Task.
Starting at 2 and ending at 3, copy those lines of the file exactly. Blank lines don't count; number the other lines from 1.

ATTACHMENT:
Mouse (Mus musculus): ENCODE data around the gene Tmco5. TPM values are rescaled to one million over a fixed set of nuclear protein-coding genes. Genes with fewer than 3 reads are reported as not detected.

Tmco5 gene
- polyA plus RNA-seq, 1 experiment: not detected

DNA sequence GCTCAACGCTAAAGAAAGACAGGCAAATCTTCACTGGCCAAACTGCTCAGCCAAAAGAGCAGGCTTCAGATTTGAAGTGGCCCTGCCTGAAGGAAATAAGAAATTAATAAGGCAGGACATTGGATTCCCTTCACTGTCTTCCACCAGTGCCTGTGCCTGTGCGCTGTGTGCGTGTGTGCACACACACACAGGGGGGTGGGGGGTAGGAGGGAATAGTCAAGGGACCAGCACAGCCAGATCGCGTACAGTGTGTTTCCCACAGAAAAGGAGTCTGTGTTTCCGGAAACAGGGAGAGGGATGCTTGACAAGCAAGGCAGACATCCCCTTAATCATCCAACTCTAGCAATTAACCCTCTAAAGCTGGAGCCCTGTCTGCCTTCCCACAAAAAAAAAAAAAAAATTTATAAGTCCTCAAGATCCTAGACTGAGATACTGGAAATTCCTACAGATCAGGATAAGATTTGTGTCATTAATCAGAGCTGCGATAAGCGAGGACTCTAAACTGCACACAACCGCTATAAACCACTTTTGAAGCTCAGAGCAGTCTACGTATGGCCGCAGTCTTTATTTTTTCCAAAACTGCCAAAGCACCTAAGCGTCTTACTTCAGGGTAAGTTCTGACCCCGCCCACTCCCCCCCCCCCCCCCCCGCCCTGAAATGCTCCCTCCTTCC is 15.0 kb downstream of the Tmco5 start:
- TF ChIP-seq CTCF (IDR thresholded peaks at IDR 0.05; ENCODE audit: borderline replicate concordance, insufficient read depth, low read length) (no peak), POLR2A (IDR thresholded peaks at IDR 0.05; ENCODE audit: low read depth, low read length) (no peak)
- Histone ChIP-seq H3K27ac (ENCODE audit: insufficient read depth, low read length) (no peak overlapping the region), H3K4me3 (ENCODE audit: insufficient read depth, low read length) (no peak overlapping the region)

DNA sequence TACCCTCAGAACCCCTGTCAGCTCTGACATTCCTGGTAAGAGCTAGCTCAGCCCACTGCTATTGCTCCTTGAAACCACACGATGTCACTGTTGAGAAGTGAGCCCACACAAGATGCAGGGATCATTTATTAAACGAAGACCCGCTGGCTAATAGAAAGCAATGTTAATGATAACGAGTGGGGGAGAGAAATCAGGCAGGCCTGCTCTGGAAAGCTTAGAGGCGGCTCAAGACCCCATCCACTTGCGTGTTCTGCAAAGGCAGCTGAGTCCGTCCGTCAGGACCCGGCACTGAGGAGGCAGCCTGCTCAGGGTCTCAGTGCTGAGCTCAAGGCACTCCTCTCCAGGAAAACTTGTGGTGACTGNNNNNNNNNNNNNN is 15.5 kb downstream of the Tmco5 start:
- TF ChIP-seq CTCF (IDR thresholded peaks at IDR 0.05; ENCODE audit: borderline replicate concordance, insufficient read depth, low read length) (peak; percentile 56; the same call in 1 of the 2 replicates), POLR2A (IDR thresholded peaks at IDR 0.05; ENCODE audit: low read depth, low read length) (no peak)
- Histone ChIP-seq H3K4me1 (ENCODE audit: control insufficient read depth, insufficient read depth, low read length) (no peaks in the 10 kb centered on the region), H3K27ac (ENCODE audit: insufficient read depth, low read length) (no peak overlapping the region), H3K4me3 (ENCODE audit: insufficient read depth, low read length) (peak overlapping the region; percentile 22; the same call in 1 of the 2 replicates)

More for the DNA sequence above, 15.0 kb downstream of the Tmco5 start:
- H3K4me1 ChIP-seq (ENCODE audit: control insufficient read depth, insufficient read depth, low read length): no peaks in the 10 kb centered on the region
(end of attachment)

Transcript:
Tmco5 gene
- polyA plus RNA-seq, 1 experiment: not detected